The market crash questioned the accuracy of the Black-Scholes model, and the “volatility smile” revealed that large market movements in prices are more plausible than the theory predicts. In graphical terms, a volatility smile represents the skewed pattern created when implied volatilities of multiple options contracts share the same expiration date.

A smile is recorded when out of the money or in the money options show higher implied volatility than that of at the money options, and the first volatility smile recorder in financial history was, indeed, in the aftermath of the Black Monday stock market crash.

Going back to the events of October 19th, the huge collapse can't be explained by a single cause. To understand the reasons for this dramatic event we must do a general and complex analysis of the wide-ranging economic situation. We have to understand what are the unusual factors which could generate and feed this drop. A lot of important economists identified in the portfolio insurance the main reason for the drop; in fact, this strategy had been growing rapidly in importance over the few years before the crash.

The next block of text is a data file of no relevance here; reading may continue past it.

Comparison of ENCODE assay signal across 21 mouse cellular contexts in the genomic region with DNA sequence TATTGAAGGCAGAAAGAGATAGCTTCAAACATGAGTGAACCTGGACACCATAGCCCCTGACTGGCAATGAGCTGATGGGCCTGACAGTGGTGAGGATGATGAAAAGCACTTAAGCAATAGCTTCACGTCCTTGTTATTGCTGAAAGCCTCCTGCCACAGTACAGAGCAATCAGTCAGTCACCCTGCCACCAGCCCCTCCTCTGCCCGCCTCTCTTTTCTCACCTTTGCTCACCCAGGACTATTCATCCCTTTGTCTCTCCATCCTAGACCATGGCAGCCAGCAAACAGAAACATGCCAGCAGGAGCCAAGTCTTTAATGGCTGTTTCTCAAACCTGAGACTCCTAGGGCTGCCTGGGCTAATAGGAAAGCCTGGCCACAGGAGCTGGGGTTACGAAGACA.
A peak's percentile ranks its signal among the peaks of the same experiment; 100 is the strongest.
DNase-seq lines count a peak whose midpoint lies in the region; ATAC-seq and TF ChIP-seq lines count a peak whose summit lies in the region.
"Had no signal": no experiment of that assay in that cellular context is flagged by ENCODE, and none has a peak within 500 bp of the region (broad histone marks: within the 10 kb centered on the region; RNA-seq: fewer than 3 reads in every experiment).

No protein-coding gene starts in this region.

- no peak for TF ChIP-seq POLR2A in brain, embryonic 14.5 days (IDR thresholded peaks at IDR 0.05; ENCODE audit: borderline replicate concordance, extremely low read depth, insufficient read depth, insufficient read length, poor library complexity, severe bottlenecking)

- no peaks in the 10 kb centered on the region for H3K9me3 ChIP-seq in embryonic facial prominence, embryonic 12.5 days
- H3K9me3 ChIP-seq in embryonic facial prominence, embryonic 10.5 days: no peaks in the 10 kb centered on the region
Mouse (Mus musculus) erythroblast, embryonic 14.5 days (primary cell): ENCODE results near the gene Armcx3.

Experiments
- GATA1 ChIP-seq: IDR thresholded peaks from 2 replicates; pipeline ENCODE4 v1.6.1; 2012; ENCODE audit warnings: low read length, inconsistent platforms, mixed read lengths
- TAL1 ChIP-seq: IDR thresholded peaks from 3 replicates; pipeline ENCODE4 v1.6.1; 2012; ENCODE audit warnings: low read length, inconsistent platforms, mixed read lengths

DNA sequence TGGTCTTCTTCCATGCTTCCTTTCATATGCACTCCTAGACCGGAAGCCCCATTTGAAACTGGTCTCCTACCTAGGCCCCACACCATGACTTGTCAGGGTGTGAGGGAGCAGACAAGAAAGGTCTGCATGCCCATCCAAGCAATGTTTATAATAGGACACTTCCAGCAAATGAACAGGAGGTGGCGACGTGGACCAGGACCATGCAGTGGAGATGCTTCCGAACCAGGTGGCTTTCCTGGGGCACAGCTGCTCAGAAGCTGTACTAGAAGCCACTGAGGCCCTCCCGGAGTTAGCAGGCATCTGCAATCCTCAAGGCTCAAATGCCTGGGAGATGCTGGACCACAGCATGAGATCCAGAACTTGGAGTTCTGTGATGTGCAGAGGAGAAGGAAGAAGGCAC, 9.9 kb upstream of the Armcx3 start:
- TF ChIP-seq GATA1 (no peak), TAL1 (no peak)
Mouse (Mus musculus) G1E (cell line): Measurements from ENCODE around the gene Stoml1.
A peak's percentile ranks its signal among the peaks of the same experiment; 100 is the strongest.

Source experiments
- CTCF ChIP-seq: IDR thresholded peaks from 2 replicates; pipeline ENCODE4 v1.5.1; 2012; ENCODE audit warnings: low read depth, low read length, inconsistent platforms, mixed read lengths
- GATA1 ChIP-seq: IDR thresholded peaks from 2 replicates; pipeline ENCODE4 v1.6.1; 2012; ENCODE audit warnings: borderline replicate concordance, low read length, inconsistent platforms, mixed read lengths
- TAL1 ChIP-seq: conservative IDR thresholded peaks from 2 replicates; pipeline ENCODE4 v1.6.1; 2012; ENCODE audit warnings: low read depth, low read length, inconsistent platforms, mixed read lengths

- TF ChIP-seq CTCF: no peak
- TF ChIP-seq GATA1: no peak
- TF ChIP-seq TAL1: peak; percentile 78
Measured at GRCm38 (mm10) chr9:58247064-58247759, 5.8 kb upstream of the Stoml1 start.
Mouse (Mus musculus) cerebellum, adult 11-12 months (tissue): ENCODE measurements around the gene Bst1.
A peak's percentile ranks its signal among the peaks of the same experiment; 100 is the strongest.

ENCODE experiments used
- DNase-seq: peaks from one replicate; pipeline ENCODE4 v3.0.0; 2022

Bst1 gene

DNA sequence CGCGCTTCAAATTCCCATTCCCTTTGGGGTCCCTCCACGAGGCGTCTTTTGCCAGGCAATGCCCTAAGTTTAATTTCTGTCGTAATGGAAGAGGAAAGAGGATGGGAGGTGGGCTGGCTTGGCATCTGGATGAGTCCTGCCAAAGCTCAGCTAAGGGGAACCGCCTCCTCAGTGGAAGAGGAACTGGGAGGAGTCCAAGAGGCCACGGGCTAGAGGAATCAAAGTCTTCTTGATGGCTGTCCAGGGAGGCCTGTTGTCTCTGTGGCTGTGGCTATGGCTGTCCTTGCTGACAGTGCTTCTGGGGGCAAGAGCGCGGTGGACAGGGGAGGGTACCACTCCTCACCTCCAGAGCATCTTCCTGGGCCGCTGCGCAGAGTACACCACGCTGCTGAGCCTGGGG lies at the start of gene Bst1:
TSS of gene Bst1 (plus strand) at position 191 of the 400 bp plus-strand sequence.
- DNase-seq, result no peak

However, not all the studies consider portfolio insurance as the most important reason for the drop but in all of them it is considered an important factor.

The trigger factor was an unexpected high merchandise trade deficit which pushed interest rates to new high levels. Because of that, a lot of institutions employing portfolio insurance strategies started to sell and they triggered the "cascade effect" mechanism.

The portfolio insurance is a dynamic hedging technique, developed in order to limit the losses a portfolio could suffer from the drop in an index level, but without having to physically sell the stocks included in the index; thus, it relies entirely on derivatives contracts, mainly futures and options.

Why was this tool so used at the time?